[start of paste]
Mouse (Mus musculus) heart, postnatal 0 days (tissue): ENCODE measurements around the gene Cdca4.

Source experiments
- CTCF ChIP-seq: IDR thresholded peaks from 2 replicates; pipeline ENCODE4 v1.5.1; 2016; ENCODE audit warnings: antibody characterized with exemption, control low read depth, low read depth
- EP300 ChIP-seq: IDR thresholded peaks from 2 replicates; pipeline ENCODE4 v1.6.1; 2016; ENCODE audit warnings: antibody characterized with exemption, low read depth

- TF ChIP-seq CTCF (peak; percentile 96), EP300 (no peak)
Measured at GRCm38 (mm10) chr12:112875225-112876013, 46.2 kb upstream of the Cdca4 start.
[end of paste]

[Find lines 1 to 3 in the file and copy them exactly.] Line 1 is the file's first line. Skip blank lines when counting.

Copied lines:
Mouse (Mus musculus) heart, postnatal 0 days (tissue): ENCODE measurements around the gene Cdca4.

Source experiments
- CTCF ChIP-seq: IDR thresholded peaks from 2 replicates; pipeline ENCODE4 v1.5.1; 2016; ENCODE audit warnings: antibody characterized with exemption, control low read depth, low read depth